For many, many years the school board in District 91 avoided making decisions that might ruffle feathers in requiring that things be done differently. It has a reputation for being a docile group that rarely casts a split vote and relies tremendously on its superintendent, almost to the point of being an unnecessary appendage to the process.
A little more than a year ago we used this page to make this exact point, but also to express our excitement that under President Glenn Garlisch the board seemed re-energized. We credited the newly hired superintendent, Lou Cavallo, as someone who seemed likely to encourage frank, respectful discussions on subjects that were previously regarded as taboo.
“Add to the mix four new school board members and you’ve got a district poised to be anything but stale in the coming years,” we predicted back in November 2007.
The recent months-long debate on a bold and dramatic change to the elementary schools is Exhibit A that this is an exciting time in District 91. Board members and administrators deserve credit for conducting a very reasonable debate on the merits of restructuring the neighborhood elementary schools. There was an enormous amount of public input to consider. There was also the opportunity to be held captive by a vocal minority and simply maintain the status quo.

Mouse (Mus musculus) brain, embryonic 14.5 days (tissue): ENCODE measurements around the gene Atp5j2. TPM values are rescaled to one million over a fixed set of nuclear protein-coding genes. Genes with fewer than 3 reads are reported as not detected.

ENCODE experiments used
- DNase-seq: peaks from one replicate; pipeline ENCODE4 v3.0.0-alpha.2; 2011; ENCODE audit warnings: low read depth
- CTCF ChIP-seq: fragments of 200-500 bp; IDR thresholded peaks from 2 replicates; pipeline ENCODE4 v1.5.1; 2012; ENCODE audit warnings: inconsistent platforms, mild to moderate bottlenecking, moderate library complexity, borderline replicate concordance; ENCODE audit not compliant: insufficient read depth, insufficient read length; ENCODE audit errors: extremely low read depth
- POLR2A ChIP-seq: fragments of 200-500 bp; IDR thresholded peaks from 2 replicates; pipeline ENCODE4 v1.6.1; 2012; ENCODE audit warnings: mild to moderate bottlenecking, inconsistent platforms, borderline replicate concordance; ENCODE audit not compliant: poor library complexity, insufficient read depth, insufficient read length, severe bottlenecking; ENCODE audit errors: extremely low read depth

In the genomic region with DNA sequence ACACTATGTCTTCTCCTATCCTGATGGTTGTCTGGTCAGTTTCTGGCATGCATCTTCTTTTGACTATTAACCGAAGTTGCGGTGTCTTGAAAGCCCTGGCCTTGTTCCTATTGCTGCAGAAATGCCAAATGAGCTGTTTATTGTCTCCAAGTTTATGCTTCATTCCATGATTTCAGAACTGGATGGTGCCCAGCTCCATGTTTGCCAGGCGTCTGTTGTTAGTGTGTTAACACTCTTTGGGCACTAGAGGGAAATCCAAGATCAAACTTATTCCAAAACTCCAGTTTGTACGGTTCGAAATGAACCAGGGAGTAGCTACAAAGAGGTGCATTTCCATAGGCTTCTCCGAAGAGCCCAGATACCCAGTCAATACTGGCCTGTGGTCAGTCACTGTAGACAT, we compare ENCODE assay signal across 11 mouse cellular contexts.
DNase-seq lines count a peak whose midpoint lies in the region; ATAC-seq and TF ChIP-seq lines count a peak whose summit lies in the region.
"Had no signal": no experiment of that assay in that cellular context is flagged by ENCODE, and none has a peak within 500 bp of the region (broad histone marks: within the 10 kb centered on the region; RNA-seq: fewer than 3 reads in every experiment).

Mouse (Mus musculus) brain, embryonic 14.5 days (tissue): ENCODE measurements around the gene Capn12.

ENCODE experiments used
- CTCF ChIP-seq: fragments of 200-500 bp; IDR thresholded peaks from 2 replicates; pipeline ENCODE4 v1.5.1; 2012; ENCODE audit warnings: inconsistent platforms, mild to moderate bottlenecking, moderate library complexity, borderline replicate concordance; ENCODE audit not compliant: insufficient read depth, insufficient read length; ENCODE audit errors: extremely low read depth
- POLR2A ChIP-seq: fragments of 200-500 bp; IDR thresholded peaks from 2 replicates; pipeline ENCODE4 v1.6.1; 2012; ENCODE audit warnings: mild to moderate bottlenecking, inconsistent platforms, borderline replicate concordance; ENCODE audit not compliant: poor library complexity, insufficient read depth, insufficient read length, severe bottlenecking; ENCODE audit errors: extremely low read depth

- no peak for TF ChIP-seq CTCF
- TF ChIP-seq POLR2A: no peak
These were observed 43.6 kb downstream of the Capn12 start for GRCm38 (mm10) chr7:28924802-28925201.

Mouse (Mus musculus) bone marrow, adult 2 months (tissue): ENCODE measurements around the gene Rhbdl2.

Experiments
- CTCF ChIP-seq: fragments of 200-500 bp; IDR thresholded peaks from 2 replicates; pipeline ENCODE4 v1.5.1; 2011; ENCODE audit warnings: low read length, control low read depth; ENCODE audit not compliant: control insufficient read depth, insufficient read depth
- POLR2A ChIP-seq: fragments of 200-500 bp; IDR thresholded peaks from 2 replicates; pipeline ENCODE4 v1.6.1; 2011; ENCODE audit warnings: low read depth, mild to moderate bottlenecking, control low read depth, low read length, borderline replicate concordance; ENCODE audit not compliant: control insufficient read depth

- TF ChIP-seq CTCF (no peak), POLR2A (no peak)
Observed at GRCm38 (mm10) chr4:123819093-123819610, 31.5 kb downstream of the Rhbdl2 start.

That the board voted in support of the superintendent’s proposal is a positive development for the schools, and signals the end of a stagnant period in local education.
There are other changes in the works – or already in place – that should give the community confidence that learning will flourish in these classrooms. The vice president of the school board, Sean Blaylock, is so confident in fact, that he’s debating whether he can have a similar impact in the public high schools. Blaylock confirmed this month that in the interest of real reform he may jump into the snake pit at District 209.
During the season for miracles, Forest Park can only hope that Blaylock says yes to this challenge.
It should be abundantly clear that Proviso Township High School District 209 is not going to find an agent of change within. There is a political stranglehold that is literally choking the district to death, and until that grip is released, children in this township will be robbed of their right to a decent public education. Should Blaylock find himself on Proviso’s school board he will absolutely need a few like-minded people to begin breathing new life into those classrooms. Forest Park can’t afford to continue writing off District 209 as a loss anymore than the nine other communities that funnel tax money to the district. Hopefully he can find support for his cause.